According to the CCI’s reports, 1,111 Party organizations, 18,265 members of Party committees at all levels, and 54,573 Party members have been subjected to discipline of one type or another since 2016. The Central Committee, the Politburo, and the Secretariat took disciplinary action against 111 Party members, 92 of whom were under central supervision and management. This includes two Politburo members, 21 members and alternate members of the Central Committee, and 23 generals among 38 senior officers in the military and public security forces. These figures are part of the remarkable legacy of the 12th Central Committee and General Secretary Nguyen Phu Trong — who is also chairman of the Central Steering Committee for Anti-Corruption (CSCA).
This legacy is linked with the popular “furnace blazing” campaign branded by Trong. The campaign carried out anti-corruption efforts against incumbent and retired junior and senior party and government officials. The “furnace blazing” campaign was seen by many Vietnamese political observers as a way for Trong and his camp to punish and politically purge those who were in the camp of former Prime Minister Nguyen Tan Dung, Trong’s speculated rival for the general secretary position in 2016.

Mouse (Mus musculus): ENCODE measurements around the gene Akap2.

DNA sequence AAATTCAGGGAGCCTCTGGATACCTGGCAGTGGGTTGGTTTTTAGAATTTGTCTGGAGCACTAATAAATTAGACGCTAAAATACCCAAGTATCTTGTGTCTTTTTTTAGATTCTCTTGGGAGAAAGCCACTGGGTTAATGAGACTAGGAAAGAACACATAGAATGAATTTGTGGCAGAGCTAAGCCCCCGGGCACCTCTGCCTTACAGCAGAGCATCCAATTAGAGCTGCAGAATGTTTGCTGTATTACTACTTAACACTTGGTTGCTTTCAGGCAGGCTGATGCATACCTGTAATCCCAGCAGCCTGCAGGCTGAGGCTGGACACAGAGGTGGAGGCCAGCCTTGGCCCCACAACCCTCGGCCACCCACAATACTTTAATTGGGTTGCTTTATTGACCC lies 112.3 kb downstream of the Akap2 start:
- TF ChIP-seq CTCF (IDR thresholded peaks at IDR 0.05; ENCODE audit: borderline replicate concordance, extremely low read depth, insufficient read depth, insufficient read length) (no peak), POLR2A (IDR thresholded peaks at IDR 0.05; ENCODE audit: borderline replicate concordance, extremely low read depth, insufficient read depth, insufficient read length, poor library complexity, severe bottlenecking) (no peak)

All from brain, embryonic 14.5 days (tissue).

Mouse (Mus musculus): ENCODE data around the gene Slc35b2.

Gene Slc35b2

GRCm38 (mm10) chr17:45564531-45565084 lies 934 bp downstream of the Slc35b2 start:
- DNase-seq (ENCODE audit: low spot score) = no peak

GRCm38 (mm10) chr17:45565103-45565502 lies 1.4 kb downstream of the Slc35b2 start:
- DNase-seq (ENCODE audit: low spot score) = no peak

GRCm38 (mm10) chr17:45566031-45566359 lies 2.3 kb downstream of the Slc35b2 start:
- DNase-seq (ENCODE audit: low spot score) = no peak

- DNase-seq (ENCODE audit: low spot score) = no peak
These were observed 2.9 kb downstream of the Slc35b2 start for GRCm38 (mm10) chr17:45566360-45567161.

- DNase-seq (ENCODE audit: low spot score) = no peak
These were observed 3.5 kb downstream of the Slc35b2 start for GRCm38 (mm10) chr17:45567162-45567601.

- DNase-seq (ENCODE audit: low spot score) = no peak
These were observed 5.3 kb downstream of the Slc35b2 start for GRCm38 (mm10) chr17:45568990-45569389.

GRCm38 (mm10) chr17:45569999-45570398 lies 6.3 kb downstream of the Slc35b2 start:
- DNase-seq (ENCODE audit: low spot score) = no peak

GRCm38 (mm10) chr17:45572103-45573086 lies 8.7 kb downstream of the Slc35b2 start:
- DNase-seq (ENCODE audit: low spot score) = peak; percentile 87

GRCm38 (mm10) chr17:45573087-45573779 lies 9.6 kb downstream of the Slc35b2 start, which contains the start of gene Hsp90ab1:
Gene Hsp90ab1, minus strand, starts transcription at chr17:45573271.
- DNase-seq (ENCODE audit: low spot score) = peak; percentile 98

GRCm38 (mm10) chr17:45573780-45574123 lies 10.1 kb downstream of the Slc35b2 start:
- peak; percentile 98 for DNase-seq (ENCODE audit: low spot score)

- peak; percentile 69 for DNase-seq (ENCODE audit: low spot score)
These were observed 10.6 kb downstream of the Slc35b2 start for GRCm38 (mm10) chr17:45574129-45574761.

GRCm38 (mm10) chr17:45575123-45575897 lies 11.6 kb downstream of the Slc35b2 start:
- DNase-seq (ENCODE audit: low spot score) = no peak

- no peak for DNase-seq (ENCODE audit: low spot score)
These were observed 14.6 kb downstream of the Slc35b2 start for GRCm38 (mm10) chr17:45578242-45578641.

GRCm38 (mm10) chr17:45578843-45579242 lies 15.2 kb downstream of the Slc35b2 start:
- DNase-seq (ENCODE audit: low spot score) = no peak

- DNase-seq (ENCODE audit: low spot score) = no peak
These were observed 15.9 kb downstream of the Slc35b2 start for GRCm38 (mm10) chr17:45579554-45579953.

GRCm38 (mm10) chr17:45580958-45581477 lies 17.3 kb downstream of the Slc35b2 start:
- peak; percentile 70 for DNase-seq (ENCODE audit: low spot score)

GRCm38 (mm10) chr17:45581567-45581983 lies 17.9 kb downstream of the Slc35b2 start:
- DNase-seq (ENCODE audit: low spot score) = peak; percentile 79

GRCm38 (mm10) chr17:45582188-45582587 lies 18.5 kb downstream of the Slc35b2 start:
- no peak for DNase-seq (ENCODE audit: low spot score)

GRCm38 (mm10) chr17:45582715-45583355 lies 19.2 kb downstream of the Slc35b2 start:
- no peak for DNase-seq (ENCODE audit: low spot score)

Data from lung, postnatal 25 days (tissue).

In April 2019, when Trong suddenly fell ill and disappeared entirely from the public scene, there were concerns that the campaign would slow down or even grind to a halt. If this happened, rent-seekers in the party and corrupt officials would perhaps take a sigh of relief.
Trong reappeared in public one month later and was seen chairing meetings of the Politburo and Central Committee. At these meetings, Trong reiterated corruption fighting in tandem with preparations for the Party Congress. Trong had to cancel his visit to Washington, intended to improve Vietnam–U.S. bilateral relations amid China’s aggressive intrusion into the country’s exclusive economic zone, and delegated other presidential and party duties to deputies. Despite this, Trong’s emphasis on the importance of continued anti-corruption efforts in his first re-appearances illustrated his desire to make the “furnace blazing” campaign his signature legacy.